RIBA labels Dame Judith Hackitt’s report “a missed opportunity”

Grenfell Tower after the fire

Source: Shutterstock / C. Hoyer

RIBA said that while Dame Judith Hackitt’s report into fire safety regulations was thorough it offered no changes whatsoever to regulations or baseline guidance.

The architects’ body said Hackitt’s report was supposed to be a review of building regulations and fire safety following the tragedy at Grenfell Tower.

However RIBA president Ben Derbyshire said that focusing on just a small number of very high buildings was a major missed opportunity.

“By failing to ban the use of combustible materials and ‘desktop’ studies, or require use of sprinklers, the report’s recommendations will not deliver the immediate change that is needed to reassure and safeguard the public.

“We will be continuing to work with government to ensure that our recommendations are re-considered.”

Derbyshire said RIBA welcomed some of the review’s findings, including the proposal to establish a Joint Competent Authority, bringing in the expertise of the Health & Safety Executive and the fire brigades, to oversee a new fire safety regulatory framework for multiple occupancy high-rise residential buildings.

“However, the Institute is concerned by the absence of the clear baseline standards that, it argues, would deliver clarity for the industry and, most importantly, provide protection for the public.”

Edel Christie, UK managing director for buildings at Arcadis said the findings of the Hackitt Review pointed to multiple weaknesses in regulation, competence and allocation of responsibility on building projects.

“Industry’s inability to assure and demonstrate that all parties, owners, constructors or operators have taken responsibility for their part in the process lies at the heart of the broken business model highlighted by the Grenfell tragedy. This has undermined confidence in the integrity and safety of buildings, and we need to rebuild this trust as quickly as possible.”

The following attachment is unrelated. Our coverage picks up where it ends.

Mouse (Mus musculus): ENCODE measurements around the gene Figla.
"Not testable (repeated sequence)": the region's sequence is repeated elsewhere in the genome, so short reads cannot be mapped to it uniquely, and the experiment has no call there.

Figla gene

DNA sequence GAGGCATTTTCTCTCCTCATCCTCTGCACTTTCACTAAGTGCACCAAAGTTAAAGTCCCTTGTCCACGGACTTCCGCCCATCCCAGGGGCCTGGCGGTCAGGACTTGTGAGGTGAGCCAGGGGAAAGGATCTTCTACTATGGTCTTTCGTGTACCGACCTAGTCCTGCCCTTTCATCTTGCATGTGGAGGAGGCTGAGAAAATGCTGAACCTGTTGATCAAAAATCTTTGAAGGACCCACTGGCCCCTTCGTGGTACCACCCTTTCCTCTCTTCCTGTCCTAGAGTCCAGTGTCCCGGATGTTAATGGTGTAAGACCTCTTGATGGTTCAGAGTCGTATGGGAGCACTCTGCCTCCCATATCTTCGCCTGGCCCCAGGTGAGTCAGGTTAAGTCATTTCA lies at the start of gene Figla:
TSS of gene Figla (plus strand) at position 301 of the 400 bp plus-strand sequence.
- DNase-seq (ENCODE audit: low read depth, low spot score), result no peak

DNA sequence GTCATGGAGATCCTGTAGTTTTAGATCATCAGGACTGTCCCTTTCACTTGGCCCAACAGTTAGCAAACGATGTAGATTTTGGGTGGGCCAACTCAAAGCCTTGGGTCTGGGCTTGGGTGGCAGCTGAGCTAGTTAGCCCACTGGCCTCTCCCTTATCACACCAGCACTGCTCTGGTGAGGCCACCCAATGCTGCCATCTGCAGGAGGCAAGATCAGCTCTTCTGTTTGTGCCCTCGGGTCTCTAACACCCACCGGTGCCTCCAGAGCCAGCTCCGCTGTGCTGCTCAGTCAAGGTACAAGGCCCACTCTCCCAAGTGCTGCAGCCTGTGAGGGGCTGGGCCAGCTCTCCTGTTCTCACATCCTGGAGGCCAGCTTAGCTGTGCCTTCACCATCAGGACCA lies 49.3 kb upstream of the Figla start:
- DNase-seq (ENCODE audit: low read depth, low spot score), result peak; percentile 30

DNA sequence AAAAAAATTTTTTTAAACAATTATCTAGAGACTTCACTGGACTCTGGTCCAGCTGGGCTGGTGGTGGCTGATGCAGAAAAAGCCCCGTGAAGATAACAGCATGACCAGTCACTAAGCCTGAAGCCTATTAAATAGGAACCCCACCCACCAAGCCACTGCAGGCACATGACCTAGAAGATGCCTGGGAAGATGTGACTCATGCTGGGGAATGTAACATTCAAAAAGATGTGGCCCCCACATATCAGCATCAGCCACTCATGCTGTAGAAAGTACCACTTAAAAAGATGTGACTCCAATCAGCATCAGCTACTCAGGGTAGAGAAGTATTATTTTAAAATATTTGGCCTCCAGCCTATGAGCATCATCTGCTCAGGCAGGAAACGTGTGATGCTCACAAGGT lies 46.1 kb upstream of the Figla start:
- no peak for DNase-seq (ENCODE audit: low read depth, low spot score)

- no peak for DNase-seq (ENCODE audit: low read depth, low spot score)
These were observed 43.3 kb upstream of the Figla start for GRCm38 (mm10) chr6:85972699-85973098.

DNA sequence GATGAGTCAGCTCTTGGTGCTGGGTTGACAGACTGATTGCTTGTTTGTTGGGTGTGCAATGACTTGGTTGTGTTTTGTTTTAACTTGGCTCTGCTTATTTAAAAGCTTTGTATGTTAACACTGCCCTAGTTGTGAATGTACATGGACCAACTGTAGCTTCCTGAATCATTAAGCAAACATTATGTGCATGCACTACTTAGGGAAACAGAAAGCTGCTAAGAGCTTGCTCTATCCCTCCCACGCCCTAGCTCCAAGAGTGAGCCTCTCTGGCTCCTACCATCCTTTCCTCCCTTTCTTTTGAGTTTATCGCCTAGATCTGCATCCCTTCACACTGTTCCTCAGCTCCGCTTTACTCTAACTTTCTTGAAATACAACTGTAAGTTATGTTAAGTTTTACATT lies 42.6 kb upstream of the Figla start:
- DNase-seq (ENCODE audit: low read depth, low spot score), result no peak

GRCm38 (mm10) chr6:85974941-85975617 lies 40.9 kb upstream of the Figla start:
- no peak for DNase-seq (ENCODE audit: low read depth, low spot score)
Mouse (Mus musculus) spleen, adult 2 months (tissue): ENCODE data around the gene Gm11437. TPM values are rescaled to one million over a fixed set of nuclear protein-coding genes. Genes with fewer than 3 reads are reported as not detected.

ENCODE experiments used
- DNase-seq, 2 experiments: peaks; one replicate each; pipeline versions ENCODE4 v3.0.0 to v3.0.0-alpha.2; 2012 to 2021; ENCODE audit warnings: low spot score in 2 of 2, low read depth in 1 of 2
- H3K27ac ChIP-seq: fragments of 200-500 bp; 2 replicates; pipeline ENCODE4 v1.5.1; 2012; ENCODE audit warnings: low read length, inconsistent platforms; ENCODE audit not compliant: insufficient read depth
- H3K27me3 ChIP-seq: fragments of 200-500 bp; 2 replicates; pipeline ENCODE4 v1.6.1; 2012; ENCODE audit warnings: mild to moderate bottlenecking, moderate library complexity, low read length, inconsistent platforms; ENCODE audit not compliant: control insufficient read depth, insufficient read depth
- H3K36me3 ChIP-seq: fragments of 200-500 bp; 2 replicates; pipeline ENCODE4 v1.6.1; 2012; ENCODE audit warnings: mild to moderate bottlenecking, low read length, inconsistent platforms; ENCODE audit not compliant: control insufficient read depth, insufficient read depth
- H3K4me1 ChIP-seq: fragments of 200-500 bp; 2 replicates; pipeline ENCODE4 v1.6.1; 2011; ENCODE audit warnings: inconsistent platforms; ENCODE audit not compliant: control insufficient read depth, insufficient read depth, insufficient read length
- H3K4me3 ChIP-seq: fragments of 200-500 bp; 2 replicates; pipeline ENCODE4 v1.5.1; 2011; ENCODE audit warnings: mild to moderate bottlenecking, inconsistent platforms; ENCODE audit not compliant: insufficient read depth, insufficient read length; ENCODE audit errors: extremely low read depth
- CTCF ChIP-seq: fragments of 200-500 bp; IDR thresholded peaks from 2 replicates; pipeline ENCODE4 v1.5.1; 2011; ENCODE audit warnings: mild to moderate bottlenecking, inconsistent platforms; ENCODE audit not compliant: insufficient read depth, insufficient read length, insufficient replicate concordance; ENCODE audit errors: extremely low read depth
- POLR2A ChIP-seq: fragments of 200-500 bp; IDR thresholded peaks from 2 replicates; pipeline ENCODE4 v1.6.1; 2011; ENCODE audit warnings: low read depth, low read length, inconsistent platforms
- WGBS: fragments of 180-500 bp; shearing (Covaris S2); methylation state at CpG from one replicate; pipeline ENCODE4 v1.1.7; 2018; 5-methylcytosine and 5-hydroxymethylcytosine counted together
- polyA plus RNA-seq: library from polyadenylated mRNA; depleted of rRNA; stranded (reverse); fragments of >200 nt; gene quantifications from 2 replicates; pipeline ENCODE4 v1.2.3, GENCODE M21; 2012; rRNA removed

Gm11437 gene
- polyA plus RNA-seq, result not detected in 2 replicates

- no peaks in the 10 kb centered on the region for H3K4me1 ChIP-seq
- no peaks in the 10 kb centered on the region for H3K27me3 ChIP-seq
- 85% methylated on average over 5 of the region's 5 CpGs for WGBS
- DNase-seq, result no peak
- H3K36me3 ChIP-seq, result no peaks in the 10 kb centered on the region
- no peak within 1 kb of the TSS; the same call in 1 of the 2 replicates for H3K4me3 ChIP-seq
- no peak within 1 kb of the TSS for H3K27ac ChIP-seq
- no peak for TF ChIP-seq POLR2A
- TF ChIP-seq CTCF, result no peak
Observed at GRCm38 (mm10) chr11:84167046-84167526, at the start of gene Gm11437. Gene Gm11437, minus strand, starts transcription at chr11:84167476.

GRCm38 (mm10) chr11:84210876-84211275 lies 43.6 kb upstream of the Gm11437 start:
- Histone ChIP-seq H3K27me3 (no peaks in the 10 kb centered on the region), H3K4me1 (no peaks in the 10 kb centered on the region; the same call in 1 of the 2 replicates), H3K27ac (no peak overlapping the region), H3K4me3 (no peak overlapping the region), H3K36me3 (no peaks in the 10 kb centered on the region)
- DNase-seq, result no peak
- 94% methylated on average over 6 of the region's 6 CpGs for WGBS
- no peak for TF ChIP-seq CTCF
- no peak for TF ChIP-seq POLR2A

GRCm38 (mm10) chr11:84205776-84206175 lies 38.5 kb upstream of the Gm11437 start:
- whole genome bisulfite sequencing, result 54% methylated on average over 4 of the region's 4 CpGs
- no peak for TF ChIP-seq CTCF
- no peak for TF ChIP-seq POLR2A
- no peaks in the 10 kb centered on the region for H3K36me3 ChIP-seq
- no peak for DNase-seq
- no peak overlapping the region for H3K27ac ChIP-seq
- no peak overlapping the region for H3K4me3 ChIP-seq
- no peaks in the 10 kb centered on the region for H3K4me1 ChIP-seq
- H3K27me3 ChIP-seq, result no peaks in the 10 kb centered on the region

The report’s recommendations required both government and industry to maintain such momentum, Christie said. “Our sector needs to act quickly, focusing on how we change the way responsibility is divided on projects, working with the government and the supply chain to ensure that we all understand how we can properly fulfil our roles.” 

Build UK called on the construction industry to ensure buildings are fit for purpose and all those involved recognise their accountability, following publication of Hackitt’s final report.

Build UK’s chief executive Suzanne Nicol said it wasn’t surprising to see Hackitt’s report proposing radical change in how high rise residential buildings are designed, constructed and maintained. 

“Containing a substantial number of recommendations, including new legislation, it is now up to the industry to adopt a much more rigorous approach to ensuring that designs, materials, systems and buildings are fit for purpose and that everyone is clear who is accountable at each stage of the process.”

Peter Caplehorn, deputy chief executive of the Construction Products Association (CPA) and chair of the Review’s Regulations and Guidance Working Group, said Hackitt’s review “outlined the clear responsibilities necessary to ensure a disaster like this can never happen again. 

“This is an important chance for the entire construction industry to show we are ready for an overhaul of how high-rise, high-risk buildings are designed and built, and ultimately how we are held to account. Any reforms which can provide greater clarity on how buildings meet safety requirements and the technical attributes of the products that go into them, are much needed.

“Furthermore, the recommendations’ emphasis on creating a digital record of a construction project will go a long way to addressing the impact of product substitution and value engineering, quality of training and poor installations.”

The Federation of Masterbuilders (FMB) described Hackitt’s report as “a suitably serious response” to the Grenfell Tower tragedy, but while its focus was on high rise residential buildings the FMB urged that some of the review’s recommendations be taken as a blueprint for the wider industry.

FMB chief executive Brian Berry said the industry needed to develop a comprehensive approach to competence. “There is an opportunity here for the whole industry to step up and ensure we have adequate levels of competence across the sector. Without this, significant parts of our industry will continue to be plagued by incompetent and unprofessional outfits.”